SPARCLE found four specific impairments are associated with poorer quality of life – decreased walking ability is associated with poorer physical well-being, decreased intellectual impairment (a reported IQ 70 or below) correlates with poorer moods and emotions and less feeling of autonomy, and speech difficulties can result in more difficult relationships with parents.
The results of SPARCLE invite in-depth discussion in a variety of areas, including the importance of pain in association in assessing the quality of life in children with Cerebral Palsy; how children, parents, and professionals all have different perspectives; and the need to take parental stress in account both in research and practice.
Although SPARCLE focuses on children in European countries, the findings can be applied internationally; it appears that a similar study of children with Cerebral Palsy of this breadth and scope in the United States has not yet been done.
Finally, SPARCLE holds important clues and keys to possibly enhancing the quality of life for adults with Cerebral Palsy, because if such factors as pain and parental stress levels are addressed early on, the quality of life in adulthood could be increased.
Ways to enhance quality of life
There are many ways to enhance the quality of life for children and adults with disabilities, including managing and controlling pain, maximizing independence, enhancing social and peer interactions, and augmenting communication and learning potential.
Certain medications, including anticholinergics, or muscle relaxers, to reduce spasticity; and anti-inflammatories to aid in pain management, are given to children and adults with Cerebral Palsy. Some forms of Cerebral Palsy where anticholinergics are prescribed are chorea, in which the person experiences jerky, involuntary, irregular, and uncontrollable movements; and dystonia, which is characterized by prolonged and involuntary contractions.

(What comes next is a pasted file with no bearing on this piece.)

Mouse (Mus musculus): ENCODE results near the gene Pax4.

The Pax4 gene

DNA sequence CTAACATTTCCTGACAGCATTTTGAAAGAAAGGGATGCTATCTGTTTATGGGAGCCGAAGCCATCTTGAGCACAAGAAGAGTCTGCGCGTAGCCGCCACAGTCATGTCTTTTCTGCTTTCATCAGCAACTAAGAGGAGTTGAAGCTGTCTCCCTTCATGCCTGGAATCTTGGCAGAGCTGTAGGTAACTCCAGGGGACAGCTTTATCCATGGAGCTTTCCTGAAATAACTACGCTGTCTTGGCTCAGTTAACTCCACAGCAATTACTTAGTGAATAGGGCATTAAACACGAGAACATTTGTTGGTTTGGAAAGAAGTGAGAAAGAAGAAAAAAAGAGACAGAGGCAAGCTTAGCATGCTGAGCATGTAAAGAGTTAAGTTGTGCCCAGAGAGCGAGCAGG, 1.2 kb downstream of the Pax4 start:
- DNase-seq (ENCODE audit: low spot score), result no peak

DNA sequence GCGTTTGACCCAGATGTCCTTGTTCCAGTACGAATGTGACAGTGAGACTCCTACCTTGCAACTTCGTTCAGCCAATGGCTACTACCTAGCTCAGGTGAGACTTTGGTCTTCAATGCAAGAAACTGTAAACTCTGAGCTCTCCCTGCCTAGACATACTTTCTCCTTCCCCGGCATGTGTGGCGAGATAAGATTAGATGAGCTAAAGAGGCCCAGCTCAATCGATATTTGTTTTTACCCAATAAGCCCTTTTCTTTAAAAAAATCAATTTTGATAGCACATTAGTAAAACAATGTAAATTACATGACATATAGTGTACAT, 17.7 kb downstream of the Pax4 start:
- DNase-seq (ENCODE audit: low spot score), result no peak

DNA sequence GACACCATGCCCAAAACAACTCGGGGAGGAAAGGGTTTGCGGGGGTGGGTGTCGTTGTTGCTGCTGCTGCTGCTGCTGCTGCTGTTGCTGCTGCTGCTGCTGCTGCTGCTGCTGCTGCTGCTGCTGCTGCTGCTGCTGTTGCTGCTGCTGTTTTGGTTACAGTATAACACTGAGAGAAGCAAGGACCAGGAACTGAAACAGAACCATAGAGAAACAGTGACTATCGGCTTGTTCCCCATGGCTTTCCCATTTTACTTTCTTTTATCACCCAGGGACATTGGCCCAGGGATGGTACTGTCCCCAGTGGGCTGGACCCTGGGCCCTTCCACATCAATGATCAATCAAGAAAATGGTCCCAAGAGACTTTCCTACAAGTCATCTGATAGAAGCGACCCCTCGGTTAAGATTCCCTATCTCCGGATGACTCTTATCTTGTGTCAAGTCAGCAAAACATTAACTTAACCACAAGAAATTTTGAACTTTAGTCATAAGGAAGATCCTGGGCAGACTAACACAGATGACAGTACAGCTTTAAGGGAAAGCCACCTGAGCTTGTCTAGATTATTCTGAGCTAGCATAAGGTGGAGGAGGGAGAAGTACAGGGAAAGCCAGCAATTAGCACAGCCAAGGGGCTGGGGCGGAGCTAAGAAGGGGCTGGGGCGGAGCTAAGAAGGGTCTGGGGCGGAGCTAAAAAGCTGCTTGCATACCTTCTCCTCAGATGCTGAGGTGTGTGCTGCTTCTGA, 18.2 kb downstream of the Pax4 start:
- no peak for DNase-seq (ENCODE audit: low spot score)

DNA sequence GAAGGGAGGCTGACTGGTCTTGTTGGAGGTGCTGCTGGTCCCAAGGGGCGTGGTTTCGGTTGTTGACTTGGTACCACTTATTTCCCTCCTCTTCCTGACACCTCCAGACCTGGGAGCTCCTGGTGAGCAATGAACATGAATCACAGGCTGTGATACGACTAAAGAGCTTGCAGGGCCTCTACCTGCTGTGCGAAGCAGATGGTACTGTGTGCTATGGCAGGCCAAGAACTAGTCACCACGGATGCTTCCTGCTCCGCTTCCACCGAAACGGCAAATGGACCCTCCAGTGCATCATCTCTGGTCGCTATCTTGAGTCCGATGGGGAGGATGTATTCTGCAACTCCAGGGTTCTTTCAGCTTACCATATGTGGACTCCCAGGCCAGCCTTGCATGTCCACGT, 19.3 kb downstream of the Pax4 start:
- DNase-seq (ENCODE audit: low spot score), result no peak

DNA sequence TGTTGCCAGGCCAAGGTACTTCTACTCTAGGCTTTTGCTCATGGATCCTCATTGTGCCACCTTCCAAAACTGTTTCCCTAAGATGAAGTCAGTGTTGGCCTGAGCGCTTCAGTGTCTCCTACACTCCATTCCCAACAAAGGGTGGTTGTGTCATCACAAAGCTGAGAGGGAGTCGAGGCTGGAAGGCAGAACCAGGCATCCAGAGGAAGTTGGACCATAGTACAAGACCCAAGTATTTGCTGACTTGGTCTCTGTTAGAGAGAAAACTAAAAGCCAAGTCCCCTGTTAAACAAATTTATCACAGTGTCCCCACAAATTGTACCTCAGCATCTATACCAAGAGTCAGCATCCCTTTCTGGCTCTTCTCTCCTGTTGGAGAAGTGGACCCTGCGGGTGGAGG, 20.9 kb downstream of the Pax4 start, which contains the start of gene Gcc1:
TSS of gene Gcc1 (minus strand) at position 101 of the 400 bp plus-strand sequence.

Optimizing communication of children with cerebral can enhance both the child’s quality of life and their relationship with parents. Eleven-year-old Lianna Bryant has a severe case of mixed Cerebral Palsy and quadriplegia, and is essentially non-verbal. Originally, Lianna communicated with her eyes and through head movements.
But Lianna and her mother, Utawana Leap, wanted to maximize the little girl’s communication and thus enhance her quality of life. Lianna received the Tobii C12 assistive and augmentative communication device in 2009. This allows her to communicate with a part of her body that she can completely control – her eyes. She selects from programmed words and phrases, taking time to reply and to send e-mails out to others.
Personal care assistants can offer an independent life that might not otherwise be achieved by people with Cerebral Palsy. Depending on the extent of the impairment and tasks that individuals and caregivers are able to perform, the range of services offered by PCAs varies by person-to-person. Services depend on an individual’s personal, medical, employment, communicative, cognitive, and emotional needs.
With planning, strong family support, and a good sense of self, people with Cerebral Palsy can expect to achieve and maintain a high quality of life on par with their more able-bodied peers – a life including fulfillment and achievement.